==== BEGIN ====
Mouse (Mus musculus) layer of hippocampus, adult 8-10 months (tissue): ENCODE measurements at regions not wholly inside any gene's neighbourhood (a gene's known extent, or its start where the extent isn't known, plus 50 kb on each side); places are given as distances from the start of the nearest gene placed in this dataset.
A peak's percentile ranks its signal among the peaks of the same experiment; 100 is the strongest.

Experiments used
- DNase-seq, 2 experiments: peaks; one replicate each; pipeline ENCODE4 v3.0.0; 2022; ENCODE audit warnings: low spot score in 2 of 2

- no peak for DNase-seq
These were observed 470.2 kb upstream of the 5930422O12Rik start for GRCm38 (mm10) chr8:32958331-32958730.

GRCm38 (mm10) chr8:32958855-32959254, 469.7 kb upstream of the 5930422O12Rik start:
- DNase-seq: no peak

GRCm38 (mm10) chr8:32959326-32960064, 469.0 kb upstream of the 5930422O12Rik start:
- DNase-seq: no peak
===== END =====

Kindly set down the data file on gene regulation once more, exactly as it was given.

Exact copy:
Mouse (Mus musculus) layer of hippocampus, adult 8-10 months (tissue): ENCODE measurements at regions not wholly inside any gene's neighbourhood (a gene's known extent, or its start where the extent isn't known, plus 50 kb on each side); places are given as distances from the start of the nearest gene placed in this dataset.
A peak's percentile ranks its signal among the peaks of the same experiment; 100 is the strongest.

Experiments used
- DNase-seq, 2 experiments: peaks; one replicate each; pipeline ENCODE4 v3.0.0; 2022; ENCODE audit warnings: low spot score in 2 of 2

- no peak for DNase-seq
These were observed 470.2 kb upstream of the 5930422O12Rik start for GRCm38 (mm10) chr8:32958331-32958730.

GRCm38 (mm10) chr8:32958855-32959254, 469.7 kb upstream of the 5930422O12Rik start:
- DNase-seq: no peak

GRCm38 (mm10) chr8:32959326-32960064, 469.0 kb upstream of the 5930422O12Rik start:
- DNase-seq: no peak